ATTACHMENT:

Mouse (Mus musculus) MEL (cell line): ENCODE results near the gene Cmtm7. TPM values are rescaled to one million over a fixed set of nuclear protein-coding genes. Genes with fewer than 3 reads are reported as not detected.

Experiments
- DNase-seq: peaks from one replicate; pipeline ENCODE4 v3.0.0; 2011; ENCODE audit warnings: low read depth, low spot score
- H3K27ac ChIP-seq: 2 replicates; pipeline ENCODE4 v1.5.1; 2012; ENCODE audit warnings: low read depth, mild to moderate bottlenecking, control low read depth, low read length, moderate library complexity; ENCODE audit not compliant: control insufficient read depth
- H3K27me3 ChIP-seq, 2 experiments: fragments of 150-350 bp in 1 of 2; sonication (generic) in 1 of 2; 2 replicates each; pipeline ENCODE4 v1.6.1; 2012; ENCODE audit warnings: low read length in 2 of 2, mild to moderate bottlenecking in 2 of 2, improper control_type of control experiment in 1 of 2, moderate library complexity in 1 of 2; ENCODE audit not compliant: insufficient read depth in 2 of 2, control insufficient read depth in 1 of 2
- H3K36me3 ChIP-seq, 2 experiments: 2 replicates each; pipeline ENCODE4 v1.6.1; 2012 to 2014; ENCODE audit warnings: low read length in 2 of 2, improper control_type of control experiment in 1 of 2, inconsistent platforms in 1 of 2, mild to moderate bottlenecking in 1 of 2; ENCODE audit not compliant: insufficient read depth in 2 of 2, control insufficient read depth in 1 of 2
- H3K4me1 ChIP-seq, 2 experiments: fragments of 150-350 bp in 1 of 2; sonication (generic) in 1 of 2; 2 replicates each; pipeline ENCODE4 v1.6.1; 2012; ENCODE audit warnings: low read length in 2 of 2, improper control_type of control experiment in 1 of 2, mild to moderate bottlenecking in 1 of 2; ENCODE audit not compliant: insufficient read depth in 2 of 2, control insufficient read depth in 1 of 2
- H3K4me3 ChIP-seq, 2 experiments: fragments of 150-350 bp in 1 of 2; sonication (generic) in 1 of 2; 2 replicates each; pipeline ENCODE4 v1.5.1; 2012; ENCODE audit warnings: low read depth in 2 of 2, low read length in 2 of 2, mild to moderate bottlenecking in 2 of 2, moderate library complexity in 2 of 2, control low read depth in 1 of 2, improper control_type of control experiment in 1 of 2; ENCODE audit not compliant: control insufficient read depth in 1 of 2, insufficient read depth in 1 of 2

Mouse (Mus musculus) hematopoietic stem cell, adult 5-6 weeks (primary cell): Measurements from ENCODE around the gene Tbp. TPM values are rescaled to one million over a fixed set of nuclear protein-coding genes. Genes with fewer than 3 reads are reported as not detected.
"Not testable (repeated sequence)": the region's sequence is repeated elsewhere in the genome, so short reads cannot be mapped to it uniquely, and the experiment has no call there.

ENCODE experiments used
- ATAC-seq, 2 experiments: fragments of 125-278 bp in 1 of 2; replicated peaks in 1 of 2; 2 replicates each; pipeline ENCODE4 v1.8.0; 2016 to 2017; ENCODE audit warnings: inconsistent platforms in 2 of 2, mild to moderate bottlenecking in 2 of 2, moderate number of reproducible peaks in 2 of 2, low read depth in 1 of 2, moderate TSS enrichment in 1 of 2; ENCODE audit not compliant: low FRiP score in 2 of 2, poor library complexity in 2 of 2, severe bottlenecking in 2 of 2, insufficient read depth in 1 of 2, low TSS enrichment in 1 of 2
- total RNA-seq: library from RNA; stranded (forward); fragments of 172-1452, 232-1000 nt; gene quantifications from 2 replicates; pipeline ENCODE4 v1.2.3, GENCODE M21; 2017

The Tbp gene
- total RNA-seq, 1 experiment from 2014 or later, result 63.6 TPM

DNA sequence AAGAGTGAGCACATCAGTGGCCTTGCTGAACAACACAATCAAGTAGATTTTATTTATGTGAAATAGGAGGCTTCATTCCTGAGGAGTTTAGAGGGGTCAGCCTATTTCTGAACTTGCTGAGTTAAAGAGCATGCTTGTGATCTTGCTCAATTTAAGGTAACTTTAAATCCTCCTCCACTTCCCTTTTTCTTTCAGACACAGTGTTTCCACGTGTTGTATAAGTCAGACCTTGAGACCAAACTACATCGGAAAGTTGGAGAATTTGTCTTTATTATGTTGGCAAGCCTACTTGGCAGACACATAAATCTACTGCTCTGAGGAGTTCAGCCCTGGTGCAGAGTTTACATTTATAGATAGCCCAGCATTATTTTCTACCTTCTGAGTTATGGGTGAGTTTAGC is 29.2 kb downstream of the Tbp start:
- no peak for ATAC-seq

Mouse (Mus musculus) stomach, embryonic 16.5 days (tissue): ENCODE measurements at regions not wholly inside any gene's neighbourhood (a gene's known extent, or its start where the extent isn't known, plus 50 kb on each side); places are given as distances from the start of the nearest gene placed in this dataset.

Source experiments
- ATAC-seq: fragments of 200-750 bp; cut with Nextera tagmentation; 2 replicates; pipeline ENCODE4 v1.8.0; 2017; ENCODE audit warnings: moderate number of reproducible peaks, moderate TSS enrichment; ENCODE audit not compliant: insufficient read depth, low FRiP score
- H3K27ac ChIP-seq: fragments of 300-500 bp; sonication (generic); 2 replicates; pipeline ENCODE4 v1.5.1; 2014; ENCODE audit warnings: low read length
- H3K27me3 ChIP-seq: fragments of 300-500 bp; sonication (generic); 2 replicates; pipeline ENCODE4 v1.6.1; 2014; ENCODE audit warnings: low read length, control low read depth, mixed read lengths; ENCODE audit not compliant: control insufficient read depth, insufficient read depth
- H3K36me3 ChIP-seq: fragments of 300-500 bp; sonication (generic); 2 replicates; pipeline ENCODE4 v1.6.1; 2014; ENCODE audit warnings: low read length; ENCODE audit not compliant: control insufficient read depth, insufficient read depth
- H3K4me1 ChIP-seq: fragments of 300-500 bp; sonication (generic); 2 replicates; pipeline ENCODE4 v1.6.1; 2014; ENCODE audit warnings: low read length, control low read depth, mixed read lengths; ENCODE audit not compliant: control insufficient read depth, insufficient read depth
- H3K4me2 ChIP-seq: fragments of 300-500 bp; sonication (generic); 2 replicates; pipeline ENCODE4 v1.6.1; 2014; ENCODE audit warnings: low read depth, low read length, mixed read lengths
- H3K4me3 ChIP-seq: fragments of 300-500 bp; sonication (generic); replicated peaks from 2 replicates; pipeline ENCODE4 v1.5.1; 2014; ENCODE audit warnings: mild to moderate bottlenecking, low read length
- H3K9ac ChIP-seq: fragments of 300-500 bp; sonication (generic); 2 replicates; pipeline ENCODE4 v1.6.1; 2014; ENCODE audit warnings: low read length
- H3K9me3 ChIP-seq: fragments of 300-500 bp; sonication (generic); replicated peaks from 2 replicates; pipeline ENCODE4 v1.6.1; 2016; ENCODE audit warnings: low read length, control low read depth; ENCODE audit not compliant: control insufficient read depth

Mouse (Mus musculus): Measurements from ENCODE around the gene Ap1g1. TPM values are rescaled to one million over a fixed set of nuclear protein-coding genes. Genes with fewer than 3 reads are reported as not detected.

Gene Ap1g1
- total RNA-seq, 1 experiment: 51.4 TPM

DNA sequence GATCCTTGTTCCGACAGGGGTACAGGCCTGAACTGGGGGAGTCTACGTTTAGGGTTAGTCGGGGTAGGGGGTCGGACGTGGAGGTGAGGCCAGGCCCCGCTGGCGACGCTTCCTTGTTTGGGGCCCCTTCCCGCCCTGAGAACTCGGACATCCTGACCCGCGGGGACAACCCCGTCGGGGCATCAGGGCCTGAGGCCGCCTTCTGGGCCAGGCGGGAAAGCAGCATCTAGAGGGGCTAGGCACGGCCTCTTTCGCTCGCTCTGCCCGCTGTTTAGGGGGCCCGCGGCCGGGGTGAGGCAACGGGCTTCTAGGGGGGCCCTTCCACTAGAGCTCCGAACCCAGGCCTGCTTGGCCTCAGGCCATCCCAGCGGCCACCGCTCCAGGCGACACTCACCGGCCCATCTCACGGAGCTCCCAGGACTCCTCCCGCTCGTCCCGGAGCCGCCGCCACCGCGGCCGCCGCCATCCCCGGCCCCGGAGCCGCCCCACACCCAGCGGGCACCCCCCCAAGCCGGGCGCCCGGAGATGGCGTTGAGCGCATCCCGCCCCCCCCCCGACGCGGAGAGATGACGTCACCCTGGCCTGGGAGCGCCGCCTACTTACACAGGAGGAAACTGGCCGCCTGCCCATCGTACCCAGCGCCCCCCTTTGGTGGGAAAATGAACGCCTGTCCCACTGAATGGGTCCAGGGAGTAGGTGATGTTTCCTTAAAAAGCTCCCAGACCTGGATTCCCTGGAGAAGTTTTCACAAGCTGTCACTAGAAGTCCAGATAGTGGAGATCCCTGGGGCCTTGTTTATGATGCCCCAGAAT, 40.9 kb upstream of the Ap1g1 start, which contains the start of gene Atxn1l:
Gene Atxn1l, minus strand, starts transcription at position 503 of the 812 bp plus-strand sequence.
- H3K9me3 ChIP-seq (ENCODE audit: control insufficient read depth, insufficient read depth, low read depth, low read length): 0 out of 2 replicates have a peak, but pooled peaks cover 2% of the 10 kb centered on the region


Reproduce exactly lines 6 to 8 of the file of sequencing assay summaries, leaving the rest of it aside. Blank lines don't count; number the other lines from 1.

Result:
- H3K36me3 ChIP-seq, 2 experiments: 2 replicates each; pipeline ENCODE4 v1.6.1; 2012 to 2014; ENCODE audit warnings: low read length in 2 of 2, improper control_type of control experiment in 1 of 2, inconsistent platforms in 1 of 2, mild to moderate bottlenecking in 1 of 2; ENCODE audit not compliant: insufficient read depth in 2 of 2, control insufficient read depth in 1 of 2
- H3K4me1 ChIP-seq, 2 experiments: fragments of 150-350 bp in 1 of 2; sonication (generic) in 1 of 2; 2 replicates each; pipeline ENCODE4 v1.6.1; 2012; ENCODE audit warnings: low read length in 2 of 2, improper control_type of control experiment in 1 of 2, mild to moderate bottlenecking in 1 of 2; ENCODE audit not compliant: insufficient read depth in 2 of 2, control insufficient read depth in 1 of 2
- H3K4me3 ChIP-seq, 2 experiments: fragments of 150-350 bp in 1 of 2; sonication (generic) in 1 of 2; 2 replicates each; pipeline ENCODE4 v1.5.1; 2012; ENCODE audit warnings: low read depth in 2 of 2, low read length in 2 of 2, mild to moderate bottlenecking in 2 of 2, moderate library complexity in 2 of 2, control low read depth in 1 of 2, improper control_type of control experiment in 1 of 2; ENCODE audit not compliant: control insufficient read depth in 1 of 2, insufficient read depth in 1 of 2